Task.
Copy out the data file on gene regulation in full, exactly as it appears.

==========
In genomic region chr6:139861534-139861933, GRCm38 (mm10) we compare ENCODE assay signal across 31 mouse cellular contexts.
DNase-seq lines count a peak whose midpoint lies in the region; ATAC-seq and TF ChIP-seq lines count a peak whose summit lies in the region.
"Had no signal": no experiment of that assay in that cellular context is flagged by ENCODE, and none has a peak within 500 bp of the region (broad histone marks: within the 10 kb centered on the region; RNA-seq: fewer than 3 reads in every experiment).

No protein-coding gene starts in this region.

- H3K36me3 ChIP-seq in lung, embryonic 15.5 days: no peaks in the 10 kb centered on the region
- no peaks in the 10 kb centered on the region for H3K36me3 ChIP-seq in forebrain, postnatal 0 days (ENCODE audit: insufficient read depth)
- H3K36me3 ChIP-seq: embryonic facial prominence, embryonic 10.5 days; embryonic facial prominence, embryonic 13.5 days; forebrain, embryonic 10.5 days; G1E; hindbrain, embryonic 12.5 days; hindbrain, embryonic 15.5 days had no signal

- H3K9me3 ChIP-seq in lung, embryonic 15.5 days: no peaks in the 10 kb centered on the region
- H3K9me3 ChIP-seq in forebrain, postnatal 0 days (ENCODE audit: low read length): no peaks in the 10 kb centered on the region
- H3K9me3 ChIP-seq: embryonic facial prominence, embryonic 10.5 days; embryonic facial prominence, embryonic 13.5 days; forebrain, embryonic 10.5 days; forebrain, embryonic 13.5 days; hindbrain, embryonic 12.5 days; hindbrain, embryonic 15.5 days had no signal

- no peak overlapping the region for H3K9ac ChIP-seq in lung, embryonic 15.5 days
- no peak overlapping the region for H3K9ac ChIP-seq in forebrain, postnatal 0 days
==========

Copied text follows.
In genomic region chr6:139861534-139861933, GRCm38 (mm10) we compare ENCODE assay signal across 31 mouse cellular contexts.
DNase-seq lines count a peak whose midpoint lies in the region; ATAC-seq and TF ChIP-seq lines count a peak whose summit lies in the region.
"Had no signal": no experiment of that assay in that cellular context is flagged by ENCODE, and none has a peak within 500 bp of the region (broad histone marks: within the 10 kb centered on the region; RNA-seq: fewer than 3 reads in every experiment).

No protein-coding gene starts in this region.

- H3K36me3 ChIP-seq in lung, embryonic 15.5 days: no peaks in the 10 kb centered on the region
- no peaks in the 10 kb centered on the region for H3K36me3 ChIP-seq in forebrain, postnatal 0 days (ENCODE audit: insufficient read depth)
- H3K36me3 ChIP-seq: embryonic facial prominence, embryonic 10.5 days; embryonic facial prominence, embryonic 13.5 days; forebrain, embryonic 10.5 days; G1E; hindbrain, embryonic 12.5 days; hindbrain, embryonic 15.5 days had no signal

- H3K9me3 ChIP-seq in lung, embryonic 15.5 days: no peaks in the 10 kb centered on the region
- H3K9me3 ChIP-seq in forebrain, postnatal 0 days (ENCODE audit: low read length): no peaks in the 10 kb centered on the region
- H3K9me3 ChIP-seq: embryonic facial prominence, embryonic 10.5 days; embryonic facial prominence, embryonic 13.5 days; forebrain, embryonic 10.5 days; forebrain, embryonic 13.5 days; hindbrain, embryonic 12.5 days; hindbrain, embryonic 15.5 days had no signal

- no peak overlapping the region for H3K9ac ChIP-seq in lung, embryonic 15.5 days
- no peak overlapping the region for H3K9ac ChIP-seq in forebrain, postnatal 0 days